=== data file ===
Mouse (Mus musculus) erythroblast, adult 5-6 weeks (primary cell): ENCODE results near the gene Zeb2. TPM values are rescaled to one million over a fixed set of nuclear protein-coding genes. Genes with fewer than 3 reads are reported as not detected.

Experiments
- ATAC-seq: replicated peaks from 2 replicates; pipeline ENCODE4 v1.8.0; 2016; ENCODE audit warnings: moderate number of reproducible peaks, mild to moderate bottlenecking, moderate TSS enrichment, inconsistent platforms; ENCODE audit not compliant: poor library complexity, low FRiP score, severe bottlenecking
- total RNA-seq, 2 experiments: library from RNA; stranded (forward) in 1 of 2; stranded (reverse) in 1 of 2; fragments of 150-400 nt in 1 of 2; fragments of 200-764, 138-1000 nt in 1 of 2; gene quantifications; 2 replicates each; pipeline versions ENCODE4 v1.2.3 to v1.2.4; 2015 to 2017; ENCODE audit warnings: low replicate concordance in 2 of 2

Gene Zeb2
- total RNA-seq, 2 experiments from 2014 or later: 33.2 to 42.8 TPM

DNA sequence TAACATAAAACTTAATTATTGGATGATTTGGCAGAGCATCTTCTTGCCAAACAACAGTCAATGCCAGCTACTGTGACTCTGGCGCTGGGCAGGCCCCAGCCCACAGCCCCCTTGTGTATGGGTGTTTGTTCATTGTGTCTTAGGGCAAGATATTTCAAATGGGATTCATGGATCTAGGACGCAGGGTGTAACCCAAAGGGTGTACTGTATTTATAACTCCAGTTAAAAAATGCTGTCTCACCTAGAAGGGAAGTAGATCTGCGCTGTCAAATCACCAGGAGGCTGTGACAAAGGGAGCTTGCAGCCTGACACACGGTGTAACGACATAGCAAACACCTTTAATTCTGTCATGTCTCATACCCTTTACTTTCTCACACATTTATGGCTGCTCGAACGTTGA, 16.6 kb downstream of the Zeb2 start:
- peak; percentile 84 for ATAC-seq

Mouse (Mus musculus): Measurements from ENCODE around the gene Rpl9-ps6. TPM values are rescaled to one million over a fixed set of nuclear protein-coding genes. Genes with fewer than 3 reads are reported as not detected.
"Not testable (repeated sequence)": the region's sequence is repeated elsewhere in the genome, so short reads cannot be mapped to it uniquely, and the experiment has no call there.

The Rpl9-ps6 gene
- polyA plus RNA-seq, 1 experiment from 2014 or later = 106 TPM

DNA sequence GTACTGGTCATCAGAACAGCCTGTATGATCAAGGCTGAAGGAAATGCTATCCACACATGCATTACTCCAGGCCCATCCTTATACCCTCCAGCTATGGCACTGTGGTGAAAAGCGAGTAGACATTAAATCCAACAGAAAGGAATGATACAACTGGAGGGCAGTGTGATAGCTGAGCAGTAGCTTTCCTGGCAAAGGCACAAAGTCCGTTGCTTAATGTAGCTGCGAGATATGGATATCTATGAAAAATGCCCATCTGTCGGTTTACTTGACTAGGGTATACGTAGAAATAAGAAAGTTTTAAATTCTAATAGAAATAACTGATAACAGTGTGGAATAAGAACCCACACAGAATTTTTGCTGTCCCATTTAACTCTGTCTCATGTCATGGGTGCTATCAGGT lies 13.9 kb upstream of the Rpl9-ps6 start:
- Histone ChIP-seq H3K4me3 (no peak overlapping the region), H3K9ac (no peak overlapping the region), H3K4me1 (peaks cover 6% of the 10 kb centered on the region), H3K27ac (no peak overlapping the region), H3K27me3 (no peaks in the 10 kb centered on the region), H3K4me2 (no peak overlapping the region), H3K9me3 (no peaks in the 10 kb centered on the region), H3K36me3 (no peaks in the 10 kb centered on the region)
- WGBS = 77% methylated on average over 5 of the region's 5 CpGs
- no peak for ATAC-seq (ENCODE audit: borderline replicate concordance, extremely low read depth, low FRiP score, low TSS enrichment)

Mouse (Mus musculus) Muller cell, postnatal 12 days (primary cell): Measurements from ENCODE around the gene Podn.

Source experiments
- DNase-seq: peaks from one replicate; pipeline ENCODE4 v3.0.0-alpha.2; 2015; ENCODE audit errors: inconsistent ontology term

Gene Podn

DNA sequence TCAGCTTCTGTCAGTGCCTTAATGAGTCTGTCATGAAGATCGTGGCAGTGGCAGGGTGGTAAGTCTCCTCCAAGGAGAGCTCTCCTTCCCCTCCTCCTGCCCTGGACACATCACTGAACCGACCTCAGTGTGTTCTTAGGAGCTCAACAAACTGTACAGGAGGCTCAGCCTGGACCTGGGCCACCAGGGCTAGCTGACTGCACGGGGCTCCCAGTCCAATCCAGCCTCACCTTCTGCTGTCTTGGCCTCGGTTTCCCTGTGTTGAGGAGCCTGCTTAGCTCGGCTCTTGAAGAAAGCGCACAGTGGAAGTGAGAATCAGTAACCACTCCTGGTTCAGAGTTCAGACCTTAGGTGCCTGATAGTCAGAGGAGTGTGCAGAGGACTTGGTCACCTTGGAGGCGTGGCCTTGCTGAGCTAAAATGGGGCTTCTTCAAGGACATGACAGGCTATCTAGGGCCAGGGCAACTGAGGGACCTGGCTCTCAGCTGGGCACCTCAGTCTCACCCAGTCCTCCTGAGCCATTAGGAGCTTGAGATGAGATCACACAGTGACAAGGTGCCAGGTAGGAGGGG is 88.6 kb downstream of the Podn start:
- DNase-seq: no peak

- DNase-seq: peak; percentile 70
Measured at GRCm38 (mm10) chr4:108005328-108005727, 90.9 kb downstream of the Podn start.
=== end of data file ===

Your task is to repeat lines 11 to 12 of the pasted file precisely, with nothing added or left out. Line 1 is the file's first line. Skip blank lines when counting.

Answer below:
The Rpl9-ps6 gene
- polyA plus RNA-seq, 1 experiment from 2014 or later = 106 TPM